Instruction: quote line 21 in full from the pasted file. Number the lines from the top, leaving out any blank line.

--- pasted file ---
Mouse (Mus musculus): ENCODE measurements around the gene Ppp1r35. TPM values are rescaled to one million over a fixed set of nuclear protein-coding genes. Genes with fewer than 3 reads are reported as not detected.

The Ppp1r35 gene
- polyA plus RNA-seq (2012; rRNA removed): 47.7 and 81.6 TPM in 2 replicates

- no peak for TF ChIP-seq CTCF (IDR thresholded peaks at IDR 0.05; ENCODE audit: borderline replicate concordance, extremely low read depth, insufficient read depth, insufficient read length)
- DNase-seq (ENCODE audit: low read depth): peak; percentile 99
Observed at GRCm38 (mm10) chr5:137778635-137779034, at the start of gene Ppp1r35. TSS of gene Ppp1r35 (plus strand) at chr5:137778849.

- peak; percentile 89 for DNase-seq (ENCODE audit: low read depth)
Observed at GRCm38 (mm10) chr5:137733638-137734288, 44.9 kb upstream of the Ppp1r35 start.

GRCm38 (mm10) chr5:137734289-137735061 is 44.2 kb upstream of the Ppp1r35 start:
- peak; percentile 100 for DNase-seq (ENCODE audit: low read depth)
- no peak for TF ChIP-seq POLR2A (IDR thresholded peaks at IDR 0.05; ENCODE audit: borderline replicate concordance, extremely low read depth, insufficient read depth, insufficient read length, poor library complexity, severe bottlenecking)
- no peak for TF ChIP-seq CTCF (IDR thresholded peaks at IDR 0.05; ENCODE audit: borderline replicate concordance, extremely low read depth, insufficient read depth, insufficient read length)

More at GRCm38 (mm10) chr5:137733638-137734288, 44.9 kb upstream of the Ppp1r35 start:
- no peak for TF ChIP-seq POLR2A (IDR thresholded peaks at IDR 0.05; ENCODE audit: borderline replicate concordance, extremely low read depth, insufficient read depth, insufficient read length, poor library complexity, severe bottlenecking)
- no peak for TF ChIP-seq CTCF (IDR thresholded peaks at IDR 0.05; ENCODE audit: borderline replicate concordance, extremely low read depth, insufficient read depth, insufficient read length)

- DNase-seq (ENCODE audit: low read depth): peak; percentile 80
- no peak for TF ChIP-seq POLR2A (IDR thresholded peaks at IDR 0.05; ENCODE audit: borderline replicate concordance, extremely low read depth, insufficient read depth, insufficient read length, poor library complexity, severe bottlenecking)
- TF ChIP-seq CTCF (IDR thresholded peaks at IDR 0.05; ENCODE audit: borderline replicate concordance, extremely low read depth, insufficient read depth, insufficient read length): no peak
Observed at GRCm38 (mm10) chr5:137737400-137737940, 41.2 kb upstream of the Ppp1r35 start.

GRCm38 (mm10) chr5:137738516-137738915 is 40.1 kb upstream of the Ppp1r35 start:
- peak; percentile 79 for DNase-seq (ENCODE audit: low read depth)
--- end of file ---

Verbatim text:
- peak; percentile 79 for DNase-seq (ENCODE audit: low read depth)